Here are the lowlights:
- "..a characteristically American reaction to a crisis: if something goes wrong, sue."
- "...there was an accident and there can be no doubt that BP, which has most to lose from this crisis, has done everything possible to put things right." (Emphasis mine)
- "An attempt retrospectively to get tough with BP by bringing criminal charges will not help us now."
The editorial finishes with one of the more selfish comments I've seen in awhile:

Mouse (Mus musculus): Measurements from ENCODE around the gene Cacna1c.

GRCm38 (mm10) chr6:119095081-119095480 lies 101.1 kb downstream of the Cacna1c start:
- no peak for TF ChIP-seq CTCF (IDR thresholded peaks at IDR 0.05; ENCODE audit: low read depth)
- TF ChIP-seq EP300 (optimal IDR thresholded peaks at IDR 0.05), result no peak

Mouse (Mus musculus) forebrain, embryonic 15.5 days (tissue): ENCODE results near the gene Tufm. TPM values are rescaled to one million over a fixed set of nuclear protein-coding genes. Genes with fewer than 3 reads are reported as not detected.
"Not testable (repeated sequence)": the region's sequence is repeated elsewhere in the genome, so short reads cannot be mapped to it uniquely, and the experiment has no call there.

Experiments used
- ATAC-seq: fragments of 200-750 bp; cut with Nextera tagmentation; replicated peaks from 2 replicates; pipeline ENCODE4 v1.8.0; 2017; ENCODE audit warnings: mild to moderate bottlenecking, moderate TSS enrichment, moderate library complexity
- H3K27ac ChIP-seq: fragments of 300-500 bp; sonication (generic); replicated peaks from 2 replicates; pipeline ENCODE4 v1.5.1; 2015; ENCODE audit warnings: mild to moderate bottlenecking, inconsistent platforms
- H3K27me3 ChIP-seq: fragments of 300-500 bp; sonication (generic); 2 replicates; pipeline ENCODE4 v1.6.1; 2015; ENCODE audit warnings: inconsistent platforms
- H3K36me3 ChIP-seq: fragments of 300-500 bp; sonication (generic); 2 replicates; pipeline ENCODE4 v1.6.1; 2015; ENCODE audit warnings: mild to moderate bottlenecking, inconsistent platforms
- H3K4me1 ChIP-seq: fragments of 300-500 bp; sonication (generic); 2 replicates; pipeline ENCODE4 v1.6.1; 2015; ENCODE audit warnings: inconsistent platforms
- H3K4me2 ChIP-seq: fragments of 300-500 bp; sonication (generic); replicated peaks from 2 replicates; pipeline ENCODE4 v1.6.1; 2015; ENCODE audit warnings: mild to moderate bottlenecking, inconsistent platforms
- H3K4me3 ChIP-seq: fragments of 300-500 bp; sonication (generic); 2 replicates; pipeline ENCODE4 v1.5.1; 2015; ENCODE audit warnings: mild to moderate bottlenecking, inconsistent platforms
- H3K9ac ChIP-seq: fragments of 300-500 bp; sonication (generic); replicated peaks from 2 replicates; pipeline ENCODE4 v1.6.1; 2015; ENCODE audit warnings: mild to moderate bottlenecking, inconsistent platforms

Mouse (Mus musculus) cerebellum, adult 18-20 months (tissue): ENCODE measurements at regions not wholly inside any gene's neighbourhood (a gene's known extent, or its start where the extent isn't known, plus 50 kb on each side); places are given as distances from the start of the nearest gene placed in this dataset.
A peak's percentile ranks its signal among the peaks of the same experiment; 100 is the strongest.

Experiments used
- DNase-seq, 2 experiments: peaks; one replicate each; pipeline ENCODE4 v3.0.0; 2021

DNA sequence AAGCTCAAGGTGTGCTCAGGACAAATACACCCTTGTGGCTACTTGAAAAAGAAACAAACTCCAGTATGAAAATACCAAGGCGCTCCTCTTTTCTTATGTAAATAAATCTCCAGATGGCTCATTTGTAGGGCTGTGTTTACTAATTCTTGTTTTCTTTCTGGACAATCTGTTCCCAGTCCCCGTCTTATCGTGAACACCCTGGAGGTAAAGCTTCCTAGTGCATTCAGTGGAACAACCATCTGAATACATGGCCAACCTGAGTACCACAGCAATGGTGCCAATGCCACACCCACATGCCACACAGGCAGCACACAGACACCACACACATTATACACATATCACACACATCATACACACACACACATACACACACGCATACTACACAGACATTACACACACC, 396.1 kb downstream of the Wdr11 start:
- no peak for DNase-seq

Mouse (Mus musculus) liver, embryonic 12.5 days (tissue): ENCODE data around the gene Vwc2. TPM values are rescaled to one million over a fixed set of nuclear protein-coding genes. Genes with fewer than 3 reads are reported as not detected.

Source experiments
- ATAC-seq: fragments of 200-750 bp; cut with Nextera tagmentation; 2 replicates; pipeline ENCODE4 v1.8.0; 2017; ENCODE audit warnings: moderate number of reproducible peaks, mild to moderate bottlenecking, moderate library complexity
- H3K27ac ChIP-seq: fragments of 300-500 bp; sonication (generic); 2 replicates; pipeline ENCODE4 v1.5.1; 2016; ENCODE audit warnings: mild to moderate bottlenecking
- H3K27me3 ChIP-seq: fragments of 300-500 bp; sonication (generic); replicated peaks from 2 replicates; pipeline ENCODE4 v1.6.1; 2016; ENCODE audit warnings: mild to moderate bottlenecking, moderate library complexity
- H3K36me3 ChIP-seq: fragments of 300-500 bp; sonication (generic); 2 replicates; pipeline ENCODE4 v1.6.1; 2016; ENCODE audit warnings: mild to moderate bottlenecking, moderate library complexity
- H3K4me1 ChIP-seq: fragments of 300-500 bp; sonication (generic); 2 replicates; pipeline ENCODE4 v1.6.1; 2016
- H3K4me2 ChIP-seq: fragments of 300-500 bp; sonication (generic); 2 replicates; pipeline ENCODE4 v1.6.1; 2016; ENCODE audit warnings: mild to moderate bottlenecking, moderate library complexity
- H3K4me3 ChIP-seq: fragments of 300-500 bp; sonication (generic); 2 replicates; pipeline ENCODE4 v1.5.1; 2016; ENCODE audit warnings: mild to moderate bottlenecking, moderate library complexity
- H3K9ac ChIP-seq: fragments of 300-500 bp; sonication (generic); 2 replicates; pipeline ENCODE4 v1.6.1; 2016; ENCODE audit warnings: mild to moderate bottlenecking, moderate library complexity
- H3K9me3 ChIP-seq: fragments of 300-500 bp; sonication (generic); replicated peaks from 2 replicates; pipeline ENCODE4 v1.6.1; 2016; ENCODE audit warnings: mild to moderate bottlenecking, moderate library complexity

"One in every six pounds that UK institutions earn in dividends is derived from BP: a reduction will have a direct, adverse effect, not just on fat cats, but on British pensioners. This is bad for all of us."So, the Evening Standard's take is that BP simply couldn't do more to help, and that by attempting to punish BP for possible criminal acts is wrongheaded because the perennially-suffering, downtrodden British pensioner won't be able to afford his afternoon spot of tea. I'm sorry, but I'm about as sensitive to the Evening Standard's concerns for the British pensioner right now as Tony Hayward is to the people of Mississippi, Louisiana, Alabama and Florida.